And now for the news!
This week in the world of self-publishing:
The title really says it all, in this case: says Alison Flood in The Guardian on August 5th, “A father who tried self-publishing the bedtime story he made up for his daughters has landed a surprise order of 2,000 copies from Virgin Atlantic to help children sleep on night flights.” The book in question, Stephen Holmes’ The Great Hot Air Balloon Adventure (illustrated by Kev Payne), was inspired by a bedtime story Holmes had been telling his daughters for years–and he never had the intent to publish or sell until Madison, age seven, requested it. The story of how his book connected with Virgin Atlantic is an interesting one: having ordered an intial print run of 1000 copies and having sold roughly half that number, Holmes decided to send a copy to an airline executive via LinkedIn as a spur-of-the-moment inspiration–and the airline enjoyed it so much they decided to order an additional print run of 2000 in order to distribute copies on their night flights. The book, according to Flood, “tells of best friends Tom and Jessica–the names chosen by his daughters – who are taken on a night balloon ride by a ‘very well spoken’ rabbit. They drink hot chocolate and bounce on clouds, before meeting a friendly owl and flying home to bed.” The icing on the cake? Flood gives a brief run-down at the end of her article on the progress self-publishing has made in recent years.
“It’s the best choice for self publishers to publish their magazines easily and quickly without any delay,” writes Veronica Linn in this August 5th piece for WhaTech. FlipHTML5, once voted the “best magazine newsstand app maker by users around the world,” gives publishers “the chance to create realistic CSS3, jQuery and HTML E-magazines from PDF versions instantly which they are distribute through online or offline outlets.” This is good news for self-publishing authors, who often need to capitalize upon timeliness in order to turn a profit. Says Linn, “All one has to do is to upload the input material, insert personal logo and multimedia content and change themes and backgrounds to achieve the look they want.” It’s worth noting that Linn, who as an employee of FlipHTML5, is not exactly unbiased in the service of self-publishing–but in many ways her piece hits all of the right notes. To read the full release, click here!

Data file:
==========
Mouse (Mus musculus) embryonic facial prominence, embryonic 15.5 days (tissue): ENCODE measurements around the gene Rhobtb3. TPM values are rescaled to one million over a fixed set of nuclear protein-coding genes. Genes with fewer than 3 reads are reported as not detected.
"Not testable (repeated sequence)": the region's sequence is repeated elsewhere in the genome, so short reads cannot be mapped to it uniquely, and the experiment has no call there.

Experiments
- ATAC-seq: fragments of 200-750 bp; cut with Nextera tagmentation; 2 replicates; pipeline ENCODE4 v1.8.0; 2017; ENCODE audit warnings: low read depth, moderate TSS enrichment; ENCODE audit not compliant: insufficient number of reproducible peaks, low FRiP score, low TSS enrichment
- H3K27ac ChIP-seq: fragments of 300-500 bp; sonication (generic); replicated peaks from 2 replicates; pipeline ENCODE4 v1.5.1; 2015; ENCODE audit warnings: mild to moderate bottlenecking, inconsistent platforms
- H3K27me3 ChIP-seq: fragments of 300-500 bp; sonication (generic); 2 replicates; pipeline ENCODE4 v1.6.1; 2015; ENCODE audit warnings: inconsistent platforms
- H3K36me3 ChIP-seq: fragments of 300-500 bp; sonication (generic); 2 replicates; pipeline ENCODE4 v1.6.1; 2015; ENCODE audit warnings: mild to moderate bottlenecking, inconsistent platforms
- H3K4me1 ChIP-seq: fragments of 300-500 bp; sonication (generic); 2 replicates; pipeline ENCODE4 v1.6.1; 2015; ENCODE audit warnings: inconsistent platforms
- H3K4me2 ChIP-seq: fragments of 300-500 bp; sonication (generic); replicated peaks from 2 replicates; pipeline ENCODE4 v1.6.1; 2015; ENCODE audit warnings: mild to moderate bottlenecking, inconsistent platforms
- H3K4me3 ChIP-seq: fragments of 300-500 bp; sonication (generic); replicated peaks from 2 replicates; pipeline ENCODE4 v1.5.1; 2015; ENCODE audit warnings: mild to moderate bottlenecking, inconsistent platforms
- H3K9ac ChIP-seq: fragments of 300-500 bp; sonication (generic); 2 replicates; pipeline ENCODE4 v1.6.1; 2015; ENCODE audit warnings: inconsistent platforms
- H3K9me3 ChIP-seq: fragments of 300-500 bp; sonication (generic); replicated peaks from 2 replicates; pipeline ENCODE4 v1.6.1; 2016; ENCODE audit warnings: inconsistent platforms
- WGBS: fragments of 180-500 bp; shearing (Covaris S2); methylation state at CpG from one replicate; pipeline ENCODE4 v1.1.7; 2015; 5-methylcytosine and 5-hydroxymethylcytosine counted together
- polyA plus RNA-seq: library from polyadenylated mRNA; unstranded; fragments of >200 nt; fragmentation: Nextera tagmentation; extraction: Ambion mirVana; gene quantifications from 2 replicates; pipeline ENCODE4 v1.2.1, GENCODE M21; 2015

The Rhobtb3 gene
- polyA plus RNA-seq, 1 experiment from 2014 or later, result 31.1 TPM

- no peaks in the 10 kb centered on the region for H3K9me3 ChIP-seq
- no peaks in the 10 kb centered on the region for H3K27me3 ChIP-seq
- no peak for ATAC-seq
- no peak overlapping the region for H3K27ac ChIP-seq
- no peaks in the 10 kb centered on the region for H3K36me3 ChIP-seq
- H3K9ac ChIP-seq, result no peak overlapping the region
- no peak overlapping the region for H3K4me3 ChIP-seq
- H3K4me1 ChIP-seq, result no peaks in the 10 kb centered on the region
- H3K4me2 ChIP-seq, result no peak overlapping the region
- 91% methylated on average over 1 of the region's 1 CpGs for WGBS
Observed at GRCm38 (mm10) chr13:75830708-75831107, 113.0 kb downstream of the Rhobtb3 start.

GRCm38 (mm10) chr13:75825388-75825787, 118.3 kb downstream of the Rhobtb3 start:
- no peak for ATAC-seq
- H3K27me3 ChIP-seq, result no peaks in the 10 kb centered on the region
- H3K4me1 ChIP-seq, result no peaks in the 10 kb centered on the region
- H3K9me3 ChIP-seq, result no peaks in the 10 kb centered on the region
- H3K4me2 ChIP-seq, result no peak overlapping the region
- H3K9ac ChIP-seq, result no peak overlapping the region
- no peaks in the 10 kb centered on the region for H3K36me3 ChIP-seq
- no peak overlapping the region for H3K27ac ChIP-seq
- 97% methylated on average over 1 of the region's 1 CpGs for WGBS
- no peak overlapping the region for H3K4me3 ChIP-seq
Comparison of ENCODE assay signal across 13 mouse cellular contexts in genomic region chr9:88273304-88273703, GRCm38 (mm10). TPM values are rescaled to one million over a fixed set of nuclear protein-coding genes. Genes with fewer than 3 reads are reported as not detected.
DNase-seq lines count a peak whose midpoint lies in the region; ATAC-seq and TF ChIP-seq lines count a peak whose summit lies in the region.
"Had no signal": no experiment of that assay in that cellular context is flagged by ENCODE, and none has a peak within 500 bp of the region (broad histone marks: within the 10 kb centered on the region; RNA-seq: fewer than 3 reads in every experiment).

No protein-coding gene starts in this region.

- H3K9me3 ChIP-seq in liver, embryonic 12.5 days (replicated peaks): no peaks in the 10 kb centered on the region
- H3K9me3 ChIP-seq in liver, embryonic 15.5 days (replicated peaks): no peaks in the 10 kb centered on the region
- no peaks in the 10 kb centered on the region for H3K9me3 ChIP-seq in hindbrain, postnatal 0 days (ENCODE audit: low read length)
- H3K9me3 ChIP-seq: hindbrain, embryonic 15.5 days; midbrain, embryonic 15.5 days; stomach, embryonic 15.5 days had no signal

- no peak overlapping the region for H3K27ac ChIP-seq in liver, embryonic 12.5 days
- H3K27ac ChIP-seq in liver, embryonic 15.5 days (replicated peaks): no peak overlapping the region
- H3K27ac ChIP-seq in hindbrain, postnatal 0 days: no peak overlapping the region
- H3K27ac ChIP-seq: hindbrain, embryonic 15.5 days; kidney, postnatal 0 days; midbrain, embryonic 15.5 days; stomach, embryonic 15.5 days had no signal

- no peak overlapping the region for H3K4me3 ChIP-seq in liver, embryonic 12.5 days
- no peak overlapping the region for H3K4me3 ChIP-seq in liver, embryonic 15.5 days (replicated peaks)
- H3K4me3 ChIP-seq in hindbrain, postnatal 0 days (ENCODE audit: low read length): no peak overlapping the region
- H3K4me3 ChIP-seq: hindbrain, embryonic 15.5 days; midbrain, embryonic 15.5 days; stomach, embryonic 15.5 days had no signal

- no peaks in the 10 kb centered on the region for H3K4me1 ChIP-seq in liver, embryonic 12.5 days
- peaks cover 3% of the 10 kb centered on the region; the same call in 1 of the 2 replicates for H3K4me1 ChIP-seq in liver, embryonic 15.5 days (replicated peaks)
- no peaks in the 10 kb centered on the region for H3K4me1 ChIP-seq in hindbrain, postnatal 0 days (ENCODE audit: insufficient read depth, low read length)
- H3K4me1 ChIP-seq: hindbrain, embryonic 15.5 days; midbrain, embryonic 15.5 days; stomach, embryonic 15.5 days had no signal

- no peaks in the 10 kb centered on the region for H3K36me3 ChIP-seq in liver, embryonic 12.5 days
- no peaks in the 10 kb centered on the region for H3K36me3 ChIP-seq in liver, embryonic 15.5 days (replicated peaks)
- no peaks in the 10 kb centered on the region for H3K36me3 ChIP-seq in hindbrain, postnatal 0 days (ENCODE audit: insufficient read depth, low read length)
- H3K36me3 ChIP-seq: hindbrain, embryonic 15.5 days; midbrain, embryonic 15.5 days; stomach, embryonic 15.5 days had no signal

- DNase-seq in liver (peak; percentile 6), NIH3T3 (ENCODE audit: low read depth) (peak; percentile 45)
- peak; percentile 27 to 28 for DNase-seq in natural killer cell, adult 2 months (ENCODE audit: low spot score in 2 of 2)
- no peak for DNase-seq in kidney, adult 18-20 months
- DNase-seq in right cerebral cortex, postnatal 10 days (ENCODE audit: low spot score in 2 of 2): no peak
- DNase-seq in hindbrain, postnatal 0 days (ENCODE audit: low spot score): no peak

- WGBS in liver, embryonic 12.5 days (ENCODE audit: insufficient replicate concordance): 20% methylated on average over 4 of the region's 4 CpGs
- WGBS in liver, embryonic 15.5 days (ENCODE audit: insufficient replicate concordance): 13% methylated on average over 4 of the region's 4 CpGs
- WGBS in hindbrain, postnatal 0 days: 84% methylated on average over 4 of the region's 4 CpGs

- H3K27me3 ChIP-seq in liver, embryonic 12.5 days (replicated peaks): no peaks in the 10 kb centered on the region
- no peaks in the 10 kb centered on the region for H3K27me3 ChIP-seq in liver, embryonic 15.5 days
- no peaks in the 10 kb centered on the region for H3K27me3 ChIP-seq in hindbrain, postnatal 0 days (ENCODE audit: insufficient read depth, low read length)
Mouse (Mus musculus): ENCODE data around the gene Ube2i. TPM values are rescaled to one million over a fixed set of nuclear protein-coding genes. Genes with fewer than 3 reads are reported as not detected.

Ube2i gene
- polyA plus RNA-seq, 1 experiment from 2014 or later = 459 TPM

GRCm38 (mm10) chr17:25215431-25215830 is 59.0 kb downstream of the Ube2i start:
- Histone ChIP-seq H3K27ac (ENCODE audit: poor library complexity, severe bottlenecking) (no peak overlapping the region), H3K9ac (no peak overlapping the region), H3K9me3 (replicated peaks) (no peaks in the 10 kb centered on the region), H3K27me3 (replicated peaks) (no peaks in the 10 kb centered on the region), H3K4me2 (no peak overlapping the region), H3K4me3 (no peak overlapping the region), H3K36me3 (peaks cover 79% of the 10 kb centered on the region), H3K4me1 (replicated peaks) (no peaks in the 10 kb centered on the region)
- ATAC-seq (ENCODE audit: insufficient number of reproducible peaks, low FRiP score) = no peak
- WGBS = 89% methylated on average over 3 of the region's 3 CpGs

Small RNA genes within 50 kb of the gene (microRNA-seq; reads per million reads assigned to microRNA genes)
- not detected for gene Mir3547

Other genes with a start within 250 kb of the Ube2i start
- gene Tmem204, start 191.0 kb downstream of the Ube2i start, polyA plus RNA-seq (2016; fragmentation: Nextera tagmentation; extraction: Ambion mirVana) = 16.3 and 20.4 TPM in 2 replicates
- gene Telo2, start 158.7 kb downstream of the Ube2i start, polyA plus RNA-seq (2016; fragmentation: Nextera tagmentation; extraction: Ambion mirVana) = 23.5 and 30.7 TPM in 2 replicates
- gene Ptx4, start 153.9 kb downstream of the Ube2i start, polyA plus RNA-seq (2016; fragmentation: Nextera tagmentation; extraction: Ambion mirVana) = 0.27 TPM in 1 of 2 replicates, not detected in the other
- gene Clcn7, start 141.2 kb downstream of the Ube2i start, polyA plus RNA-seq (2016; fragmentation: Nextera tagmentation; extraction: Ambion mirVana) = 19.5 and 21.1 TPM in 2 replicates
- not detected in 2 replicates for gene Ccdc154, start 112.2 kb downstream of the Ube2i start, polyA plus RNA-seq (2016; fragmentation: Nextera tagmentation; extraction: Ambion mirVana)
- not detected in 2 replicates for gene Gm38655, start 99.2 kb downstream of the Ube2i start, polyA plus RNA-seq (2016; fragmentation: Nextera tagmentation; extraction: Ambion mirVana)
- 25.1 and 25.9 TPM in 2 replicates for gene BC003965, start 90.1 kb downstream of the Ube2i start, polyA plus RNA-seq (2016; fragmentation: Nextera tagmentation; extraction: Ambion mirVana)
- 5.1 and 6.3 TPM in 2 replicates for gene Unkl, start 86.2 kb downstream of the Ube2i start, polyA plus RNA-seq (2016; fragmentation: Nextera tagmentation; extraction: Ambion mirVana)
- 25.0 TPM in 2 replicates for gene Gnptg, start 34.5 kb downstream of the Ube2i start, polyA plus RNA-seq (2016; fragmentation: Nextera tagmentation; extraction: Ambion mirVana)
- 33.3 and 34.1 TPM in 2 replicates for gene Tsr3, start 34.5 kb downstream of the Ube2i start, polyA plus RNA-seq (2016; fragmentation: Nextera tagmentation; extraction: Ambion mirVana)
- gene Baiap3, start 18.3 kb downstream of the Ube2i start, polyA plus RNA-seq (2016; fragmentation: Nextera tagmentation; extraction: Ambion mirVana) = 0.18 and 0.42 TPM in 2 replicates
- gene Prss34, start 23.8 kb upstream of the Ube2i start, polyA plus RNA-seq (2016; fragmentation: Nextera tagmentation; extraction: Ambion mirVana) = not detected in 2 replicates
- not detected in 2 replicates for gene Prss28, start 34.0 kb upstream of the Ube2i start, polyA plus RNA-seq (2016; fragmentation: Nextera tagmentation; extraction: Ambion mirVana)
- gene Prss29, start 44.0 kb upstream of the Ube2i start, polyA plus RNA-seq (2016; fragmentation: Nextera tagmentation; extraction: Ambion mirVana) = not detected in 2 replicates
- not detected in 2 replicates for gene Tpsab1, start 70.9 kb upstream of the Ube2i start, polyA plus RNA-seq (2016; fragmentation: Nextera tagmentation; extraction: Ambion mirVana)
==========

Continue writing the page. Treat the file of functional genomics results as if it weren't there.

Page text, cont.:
“More than half of all science fiction magazines failed to publish fiction from black authors in 2015,” writes Andrew Liptak for The Verge on August 4th: “Speculative fiction magazine Fireside Fiction has commissioned and released a report detailing an unwelcome revelation: speculative fiction magazines and online fiction sites are failing to publish stories by black writers.” Liptak reports on the report, calling it “damning” and that “of the 2,039 short stories published last year across 63 magazines, only 38 were published by black authors.” These stats are fairly self-evident, indeed, but what do they have to do with self-publishing? It all has to do with the part short stories have to play in boosting the science fiction genre. Says Liptak, “Short fiction also allows authors to experiment with form, style, and narratives which can have great impact on the field as a whole. Barriers for specific groups of people hurts the field as a whole by blocking new voices and styles from reaching a wider audience.” Liptak excerpts an interview with author N.K. Jemisin (author of The Fifth Season and Obelisk Gate), who “noted that some authors that might have otherwise published through traditional markets have found other outlets for their work.” Says Jemisin (through Liptak), “There’s a gigantic market of self-published and small press published black fiction that kind of eschews the whole traditional published market simply because back in the nineties when all of this really kind of kicked off … the traditional publishing industry basically treated black writers as if they were anomalies.” So in other words, self-publishing is promoting diversity in a highly structured and often exclusionary genre. That’s good work, self-publishers! To read the full Verge article, follow the link.
As a self-publishing author, you may find it helpful to stay up-to-date on the trends and news related to the self-publishing industry. This will help you make informed decisions before, during and after the self-publishing process, which will lead to a greater self-publishing experience. To help you stay current on self-publishing topics, simply visit our blog every Monday to find out the hottest news. If you have other big news to share, please comment below.
ABOUT KELLY SCHUKNECHT: Kelly Schuknecht is the Executive Vice President of Outskirts Press. In addition to her contributions to the Outskirts Press blog at blog.outskirtspress.com, Kelly and a group of talented marketing experts offer book marketing services, support, and products to not only published Outskirts Press authors, but to all authors and professionals who are interested in marketing their books and/or careers. Learn more about Kelly on her blog, kellyschuknecht.com